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$\forall x [P(x) \rightarrow Q(x)] \Rightarrow [\forall x P(x) \rightarrow \forall x Q(x)]$

If the LHS is true, then Q(x) must be true for all values of x. Since Q(x) is true for any value, then Q(y) is always true. Thus the RHS is also always true.

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Why must $Q(x)$ be true for all $x$? Notive that "false implies false" is true. – Gerry Myerson Oct 31 '12 at 0:12
If you mean to say $Q(x)$ is true for all $x$ because $\forall x P(x)$ you should say this, and explain exactly why. For instance for any $x$, we have $P(x) \rightarrow Q(x)$ and since $P(x)$ for every $x$ this means we have $Q(x)$ for every $x$. – Deven Ware Oct 31 '12 at 0:13
hmm, but i don't think it's a tautology because Q() is true for any value of y and P() and Q() can have different values in the RHS; whereas P() and Q() must always have the same value in the LHS. Right? – hjggh Oct 31 '12 at 0:24

It is not a correct proof. Say that $P(x)$ is the statement "$x$ is a ruby" and $Q(x)$ is the statement "$x$ is red".

Your claim is:

If the LHS is true, then $Q(x)$ must be true for all values of $x$.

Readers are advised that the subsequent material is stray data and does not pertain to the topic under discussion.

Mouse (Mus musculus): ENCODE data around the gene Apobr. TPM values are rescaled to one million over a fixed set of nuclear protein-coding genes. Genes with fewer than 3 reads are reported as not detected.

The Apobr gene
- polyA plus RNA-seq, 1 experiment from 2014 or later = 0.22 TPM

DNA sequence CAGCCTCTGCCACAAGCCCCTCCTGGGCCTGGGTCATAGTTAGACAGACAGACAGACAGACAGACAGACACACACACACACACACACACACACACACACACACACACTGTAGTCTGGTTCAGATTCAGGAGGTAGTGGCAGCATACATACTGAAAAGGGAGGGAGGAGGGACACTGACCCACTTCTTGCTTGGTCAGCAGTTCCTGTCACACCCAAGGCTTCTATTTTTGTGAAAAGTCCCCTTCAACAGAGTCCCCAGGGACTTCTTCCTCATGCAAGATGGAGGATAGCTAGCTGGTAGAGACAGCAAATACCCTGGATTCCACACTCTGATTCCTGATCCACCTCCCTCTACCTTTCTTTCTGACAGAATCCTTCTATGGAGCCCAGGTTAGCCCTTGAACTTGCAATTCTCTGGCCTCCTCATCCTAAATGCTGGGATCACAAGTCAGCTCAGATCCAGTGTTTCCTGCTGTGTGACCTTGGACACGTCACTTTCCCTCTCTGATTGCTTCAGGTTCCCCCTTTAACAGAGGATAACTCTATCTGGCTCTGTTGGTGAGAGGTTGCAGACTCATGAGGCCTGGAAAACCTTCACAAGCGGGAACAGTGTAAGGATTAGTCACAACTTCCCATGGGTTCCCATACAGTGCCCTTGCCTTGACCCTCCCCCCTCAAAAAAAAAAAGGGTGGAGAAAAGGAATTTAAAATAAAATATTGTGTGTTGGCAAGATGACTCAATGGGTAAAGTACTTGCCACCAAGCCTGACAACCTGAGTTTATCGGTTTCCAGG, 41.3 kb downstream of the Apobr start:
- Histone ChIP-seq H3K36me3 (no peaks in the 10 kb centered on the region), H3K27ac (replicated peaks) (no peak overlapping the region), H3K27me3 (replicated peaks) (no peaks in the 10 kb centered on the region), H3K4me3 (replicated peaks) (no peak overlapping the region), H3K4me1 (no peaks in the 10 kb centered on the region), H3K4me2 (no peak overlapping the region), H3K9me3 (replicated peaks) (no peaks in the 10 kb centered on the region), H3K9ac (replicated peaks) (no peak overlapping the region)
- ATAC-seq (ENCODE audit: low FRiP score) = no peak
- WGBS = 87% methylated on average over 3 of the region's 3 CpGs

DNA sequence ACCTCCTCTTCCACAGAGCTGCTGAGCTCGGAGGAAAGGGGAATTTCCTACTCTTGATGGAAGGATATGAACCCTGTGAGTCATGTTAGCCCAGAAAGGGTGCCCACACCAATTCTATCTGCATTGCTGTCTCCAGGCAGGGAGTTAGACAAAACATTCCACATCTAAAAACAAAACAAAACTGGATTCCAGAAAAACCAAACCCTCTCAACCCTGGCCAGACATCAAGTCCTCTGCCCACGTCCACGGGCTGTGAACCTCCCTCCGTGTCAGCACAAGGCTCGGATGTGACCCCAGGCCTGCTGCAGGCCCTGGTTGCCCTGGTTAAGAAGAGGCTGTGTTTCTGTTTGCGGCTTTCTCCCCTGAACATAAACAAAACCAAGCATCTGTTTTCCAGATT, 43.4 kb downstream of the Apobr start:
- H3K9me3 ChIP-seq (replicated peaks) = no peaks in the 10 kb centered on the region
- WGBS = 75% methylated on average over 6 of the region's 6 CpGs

The LHS, $\forall x[P(x)\to Q(x)]$ is quite true, since for any $x$, if $x$ is a ruby then it is red. But contrary to your claim, $Q(x)$ is not true for all values of $x$, since not every $x$ is red—crows are not red, and neither is snow.

(However, the RHS is still true; it says that if every $x$ were a ruby, then every $x$ would be red, and this is correct, if the LHS is. But your argument is wrong.)

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MJD has given the right response. But what an extraordinary thing to say:

If the LHS is true, then Q(x) must be true for all values of x

The LHS renders "Take anything $x$ you like, if (yes, IF) $Px$, then $Qx$". The 'if' is crucial. That you missed this suggests you badly need to get back to basics and have another look at a good exposition of the way we render statements of generality using quantifiers-and-variables in logic. I've mentioned it before here, but an excellent freely available resource is Paul Teller's A Modern Formal Logic Primer -- check out the first four chapters of Vol. II and you will never make a bad mistake like this again, promise! (Or of course get my Introduction to Formal Logic out of the library ...!)

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